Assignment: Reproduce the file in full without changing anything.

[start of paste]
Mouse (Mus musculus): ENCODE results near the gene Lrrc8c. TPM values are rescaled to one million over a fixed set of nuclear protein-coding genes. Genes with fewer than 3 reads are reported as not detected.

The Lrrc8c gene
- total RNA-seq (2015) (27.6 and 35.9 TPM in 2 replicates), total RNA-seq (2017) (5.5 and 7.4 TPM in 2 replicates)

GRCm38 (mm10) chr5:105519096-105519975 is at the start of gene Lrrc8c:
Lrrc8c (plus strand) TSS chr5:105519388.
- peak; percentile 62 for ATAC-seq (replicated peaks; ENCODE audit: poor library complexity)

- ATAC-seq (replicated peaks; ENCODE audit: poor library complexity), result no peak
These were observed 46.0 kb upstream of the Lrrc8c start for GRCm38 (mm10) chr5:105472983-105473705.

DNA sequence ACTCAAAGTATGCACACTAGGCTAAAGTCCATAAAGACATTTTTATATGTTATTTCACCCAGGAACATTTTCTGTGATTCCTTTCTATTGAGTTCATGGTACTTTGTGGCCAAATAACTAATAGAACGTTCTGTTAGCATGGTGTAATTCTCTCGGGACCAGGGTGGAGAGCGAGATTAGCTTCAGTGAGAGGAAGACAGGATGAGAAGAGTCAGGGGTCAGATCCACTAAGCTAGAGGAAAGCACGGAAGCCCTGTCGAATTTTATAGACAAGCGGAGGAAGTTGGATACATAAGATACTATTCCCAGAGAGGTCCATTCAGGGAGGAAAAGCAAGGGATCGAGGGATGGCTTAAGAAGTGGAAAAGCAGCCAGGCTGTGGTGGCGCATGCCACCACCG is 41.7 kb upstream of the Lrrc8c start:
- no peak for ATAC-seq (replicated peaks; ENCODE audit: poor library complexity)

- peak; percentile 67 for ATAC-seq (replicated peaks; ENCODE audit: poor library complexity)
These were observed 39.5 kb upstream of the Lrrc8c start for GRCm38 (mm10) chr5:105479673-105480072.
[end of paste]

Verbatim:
Mouse (Mus musculus): ENCODE results near the gene Lrrc8c. TPM values are rescaled to one million over a fixed set of nuclear protein-coding genes. Genes with fewer than 3 reads are reported as not detected.

The Lrrc8c gene
- total RNA-seq (2015) (27.6 and 35.9 TPM in 2 replicates), total RNA-seq (2017) (5.5 and 7.4 TPM in 2 replicates)

GRCm38 (mm10) chr5:105519096-105519975 is at the start of gene Lrrc8c:
Lrrc8c (plus strand) TSS chr5:105519388.
- peak; percentile 62 for ATAC-seq (replicated peaks; ENCODE audit: poor library complexity)

- ATAC-seq (replicated peaks; ENCODE audit: poor library complexity), result no peak
These were observed 46.0 kb upstream of the Lrrc8c start for GRCm38 (mm10) chr5:105472983-105473705.

DNA sequence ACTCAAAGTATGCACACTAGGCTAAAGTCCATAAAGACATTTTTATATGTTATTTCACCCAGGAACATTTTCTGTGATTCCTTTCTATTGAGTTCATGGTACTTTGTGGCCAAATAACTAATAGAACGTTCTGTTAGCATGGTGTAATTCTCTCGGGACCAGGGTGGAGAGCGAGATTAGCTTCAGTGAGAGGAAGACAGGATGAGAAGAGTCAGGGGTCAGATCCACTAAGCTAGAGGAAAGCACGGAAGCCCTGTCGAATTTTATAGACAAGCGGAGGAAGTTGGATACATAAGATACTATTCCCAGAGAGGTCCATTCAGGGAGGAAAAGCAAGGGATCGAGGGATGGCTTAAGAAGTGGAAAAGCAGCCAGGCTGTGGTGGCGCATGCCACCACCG is 41.7 kb upstream of the Lrrc8c start:
- no peak for ATAC-seq (replicated peaks; ENCODE audit: poor library complexity)

- peak; percentile 67 for ATAC-seq (replicated peaks; ENCODE audit: poor library complexity)
These were observed 39.5 kb upstream of the Lrrc8c start for GRCm38 (mm10) chr5:105479673-105480072.